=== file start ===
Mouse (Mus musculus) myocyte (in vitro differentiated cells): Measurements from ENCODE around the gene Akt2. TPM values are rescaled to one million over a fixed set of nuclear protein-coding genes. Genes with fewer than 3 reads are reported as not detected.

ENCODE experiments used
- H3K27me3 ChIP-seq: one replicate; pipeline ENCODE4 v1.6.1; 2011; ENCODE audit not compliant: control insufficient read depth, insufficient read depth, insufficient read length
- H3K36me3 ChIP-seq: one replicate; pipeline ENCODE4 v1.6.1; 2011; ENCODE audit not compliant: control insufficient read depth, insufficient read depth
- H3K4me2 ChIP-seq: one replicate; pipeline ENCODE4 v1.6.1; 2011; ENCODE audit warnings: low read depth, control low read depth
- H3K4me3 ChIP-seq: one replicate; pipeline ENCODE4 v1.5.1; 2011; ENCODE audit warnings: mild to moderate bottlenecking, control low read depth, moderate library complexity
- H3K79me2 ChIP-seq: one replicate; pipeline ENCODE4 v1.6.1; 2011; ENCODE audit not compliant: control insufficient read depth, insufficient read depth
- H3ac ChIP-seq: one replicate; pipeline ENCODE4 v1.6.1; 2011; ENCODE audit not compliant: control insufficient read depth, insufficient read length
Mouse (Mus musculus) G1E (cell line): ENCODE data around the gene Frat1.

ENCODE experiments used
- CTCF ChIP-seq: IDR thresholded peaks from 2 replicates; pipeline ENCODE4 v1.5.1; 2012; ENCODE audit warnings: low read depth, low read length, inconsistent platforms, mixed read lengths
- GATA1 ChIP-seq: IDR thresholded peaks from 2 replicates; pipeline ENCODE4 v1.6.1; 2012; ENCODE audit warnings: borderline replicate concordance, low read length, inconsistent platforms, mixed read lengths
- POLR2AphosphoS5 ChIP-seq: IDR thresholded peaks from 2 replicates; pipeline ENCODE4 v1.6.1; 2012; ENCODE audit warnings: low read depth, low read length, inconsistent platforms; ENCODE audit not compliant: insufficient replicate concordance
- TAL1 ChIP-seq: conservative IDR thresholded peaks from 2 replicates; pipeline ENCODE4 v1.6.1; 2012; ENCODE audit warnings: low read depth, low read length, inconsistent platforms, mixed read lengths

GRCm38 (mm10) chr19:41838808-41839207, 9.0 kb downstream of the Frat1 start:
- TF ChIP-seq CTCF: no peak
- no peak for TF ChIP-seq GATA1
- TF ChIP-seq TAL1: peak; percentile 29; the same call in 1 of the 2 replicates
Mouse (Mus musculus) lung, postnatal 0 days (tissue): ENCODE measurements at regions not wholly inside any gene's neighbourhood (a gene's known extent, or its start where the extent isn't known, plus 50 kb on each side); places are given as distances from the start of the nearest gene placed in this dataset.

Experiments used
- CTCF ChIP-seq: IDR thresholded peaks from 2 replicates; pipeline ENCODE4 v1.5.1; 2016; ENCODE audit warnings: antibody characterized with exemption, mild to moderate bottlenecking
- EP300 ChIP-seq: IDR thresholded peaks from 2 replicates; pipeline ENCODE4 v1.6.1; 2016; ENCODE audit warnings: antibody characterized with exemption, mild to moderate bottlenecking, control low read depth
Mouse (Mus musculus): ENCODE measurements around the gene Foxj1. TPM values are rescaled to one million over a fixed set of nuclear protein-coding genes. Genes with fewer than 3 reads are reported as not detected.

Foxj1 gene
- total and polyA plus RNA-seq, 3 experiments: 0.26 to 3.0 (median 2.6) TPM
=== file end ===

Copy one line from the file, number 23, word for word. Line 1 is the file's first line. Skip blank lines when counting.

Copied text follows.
Mouse (Mus musculus): ENCODE measurements around the gene Foxj1. TPM values are rescaled to one million over a fixed set of nuclear protein-coding genes. Genes with fewer than 3 reads are reported as not detected.